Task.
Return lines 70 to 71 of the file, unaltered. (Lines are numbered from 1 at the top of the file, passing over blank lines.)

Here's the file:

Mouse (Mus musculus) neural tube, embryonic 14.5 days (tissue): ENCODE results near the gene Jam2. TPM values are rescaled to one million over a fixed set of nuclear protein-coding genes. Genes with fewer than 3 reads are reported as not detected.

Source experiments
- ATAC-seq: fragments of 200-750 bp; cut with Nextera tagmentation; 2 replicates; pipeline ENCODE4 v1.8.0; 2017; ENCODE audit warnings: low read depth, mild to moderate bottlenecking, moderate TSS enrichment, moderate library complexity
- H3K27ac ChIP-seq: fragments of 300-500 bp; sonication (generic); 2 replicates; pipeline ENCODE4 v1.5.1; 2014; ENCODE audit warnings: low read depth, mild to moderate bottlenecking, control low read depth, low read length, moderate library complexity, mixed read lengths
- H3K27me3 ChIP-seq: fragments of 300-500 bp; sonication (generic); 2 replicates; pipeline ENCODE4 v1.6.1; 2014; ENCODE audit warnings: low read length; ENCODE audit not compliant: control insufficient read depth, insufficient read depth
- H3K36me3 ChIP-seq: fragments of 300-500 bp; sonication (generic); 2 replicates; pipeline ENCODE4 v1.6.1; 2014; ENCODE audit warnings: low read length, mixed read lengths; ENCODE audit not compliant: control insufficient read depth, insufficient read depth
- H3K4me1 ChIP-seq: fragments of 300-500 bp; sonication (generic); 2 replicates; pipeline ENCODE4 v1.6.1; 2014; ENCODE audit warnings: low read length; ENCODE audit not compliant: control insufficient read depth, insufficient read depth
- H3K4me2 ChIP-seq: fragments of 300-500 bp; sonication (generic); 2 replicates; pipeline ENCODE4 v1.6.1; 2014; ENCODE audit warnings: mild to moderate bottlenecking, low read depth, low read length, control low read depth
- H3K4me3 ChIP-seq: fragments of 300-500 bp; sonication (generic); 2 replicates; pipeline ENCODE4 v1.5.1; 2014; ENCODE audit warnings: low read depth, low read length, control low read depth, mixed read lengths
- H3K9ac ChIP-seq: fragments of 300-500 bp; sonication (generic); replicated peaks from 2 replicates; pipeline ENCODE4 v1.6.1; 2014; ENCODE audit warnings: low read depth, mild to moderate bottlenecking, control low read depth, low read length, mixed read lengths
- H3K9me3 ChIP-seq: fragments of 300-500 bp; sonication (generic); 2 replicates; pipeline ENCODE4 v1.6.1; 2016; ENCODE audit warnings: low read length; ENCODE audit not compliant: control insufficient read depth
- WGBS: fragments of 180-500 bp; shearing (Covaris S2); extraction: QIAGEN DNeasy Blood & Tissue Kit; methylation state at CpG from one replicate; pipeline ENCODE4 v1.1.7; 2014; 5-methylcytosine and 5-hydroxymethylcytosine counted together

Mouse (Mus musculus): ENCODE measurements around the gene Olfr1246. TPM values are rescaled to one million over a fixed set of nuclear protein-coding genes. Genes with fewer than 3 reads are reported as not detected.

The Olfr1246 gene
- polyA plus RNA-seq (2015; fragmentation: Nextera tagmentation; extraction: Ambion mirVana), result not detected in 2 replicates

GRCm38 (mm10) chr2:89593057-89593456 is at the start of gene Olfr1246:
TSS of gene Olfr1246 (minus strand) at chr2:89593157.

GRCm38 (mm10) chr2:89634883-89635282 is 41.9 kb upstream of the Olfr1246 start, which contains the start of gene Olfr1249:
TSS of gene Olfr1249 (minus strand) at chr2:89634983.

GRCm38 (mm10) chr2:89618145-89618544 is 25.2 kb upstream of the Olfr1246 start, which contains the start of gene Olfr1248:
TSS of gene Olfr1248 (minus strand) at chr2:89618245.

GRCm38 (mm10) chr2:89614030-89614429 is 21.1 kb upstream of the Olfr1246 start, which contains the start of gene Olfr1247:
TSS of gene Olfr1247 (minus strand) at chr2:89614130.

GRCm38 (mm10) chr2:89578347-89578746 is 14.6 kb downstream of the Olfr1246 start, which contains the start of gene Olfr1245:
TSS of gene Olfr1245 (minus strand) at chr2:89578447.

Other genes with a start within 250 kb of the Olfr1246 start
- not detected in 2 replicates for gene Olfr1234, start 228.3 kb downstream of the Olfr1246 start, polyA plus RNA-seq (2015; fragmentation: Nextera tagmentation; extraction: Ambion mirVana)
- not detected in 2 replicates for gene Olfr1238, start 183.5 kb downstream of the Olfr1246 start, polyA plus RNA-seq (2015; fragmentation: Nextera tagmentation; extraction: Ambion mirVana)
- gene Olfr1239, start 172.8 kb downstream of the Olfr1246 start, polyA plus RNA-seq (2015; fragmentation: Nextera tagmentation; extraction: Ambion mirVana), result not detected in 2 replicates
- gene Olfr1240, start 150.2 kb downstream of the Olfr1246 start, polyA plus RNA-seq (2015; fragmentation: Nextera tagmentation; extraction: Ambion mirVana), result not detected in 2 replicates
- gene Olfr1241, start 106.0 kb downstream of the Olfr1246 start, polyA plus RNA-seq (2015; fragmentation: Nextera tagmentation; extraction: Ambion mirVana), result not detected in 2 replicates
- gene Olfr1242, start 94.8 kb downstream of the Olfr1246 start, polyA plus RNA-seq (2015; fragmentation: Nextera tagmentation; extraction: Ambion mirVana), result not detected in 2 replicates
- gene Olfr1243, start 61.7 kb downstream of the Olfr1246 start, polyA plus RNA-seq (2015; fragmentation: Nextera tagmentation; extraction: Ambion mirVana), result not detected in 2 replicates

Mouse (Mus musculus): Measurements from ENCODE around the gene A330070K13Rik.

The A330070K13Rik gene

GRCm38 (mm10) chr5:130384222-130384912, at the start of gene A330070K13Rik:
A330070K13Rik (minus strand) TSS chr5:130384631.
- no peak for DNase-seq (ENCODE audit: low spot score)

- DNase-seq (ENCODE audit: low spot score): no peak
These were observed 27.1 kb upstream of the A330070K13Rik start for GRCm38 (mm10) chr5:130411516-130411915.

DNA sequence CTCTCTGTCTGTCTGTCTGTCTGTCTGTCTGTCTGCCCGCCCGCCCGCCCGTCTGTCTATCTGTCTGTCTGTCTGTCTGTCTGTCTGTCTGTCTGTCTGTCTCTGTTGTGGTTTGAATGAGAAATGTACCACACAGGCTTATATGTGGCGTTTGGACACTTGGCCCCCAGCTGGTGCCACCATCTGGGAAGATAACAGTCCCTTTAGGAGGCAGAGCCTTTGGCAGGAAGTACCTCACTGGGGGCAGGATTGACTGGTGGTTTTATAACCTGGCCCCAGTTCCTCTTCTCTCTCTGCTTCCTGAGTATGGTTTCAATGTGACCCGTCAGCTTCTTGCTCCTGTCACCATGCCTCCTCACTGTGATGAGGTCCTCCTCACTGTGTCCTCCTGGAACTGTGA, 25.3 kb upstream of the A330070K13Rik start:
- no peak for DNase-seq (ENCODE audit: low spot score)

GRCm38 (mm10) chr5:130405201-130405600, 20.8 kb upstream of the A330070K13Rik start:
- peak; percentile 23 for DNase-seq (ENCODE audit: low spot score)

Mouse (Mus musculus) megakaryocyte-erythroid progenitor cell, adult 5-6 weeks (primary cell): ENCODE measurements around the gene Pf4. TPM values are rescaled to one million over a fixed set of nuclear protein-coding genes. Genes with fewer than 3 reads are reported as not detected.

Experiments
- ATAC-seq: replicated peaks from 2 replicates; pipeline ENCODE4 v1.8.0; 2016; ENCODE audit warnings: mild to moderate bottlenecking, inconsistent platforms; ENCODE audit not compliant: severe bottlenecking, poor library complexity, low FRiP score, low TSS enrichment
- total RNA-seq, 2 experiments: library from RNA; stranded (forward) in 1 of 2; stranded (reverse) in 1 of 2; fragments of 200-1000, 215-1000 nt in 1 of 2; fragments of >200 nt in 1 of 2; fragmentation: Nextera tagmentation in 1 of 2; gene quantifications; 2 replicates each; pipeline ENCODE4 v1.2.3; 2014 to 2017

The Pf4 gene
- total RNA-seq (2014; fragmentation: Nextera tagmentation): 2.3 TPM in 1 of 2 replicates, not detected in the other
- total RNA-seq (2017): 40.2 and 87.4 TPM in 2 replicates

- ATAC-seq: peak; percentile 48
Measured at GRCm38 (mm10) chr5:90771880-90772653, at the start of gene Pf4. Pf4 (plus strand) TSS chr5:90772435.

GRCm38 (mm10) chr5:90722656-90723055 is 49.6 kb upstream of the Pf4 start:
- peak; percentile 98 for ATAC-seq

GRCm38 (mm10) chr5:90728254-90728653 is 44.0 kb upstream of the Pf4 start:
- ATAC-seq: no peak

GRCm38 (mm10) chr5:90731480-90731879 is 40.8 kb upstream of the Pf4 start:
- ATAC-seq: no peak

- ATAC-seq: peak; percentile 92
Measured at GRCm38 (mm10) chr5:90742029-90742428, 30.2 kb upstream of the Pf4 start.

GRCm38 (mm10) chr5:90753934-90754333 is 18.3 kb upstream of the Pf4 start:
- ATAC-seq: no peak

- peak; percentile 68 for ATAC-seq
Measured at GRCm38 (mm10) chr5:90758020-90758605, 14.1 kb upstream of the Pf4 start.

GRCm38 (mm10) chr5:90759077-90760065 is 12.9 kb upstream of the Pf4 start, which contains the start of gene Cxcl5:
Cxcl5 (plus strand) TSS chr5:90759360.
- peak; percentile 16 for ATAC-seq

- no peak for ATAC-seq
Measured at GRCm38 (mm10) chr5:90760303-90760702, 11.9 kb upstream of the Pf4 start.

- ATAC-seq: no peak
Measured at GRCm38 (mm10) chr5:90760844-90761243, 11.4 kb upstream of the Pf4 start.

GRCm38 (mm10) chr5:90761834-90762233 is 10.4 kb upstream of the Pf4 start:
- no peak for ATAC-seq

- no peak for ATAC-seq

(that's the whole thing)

Measured at GRCm38 (mm10) chr5:90760303-90760702, 11.9 kb upstream of the Pf4 start.

- ATAC-seq: no peak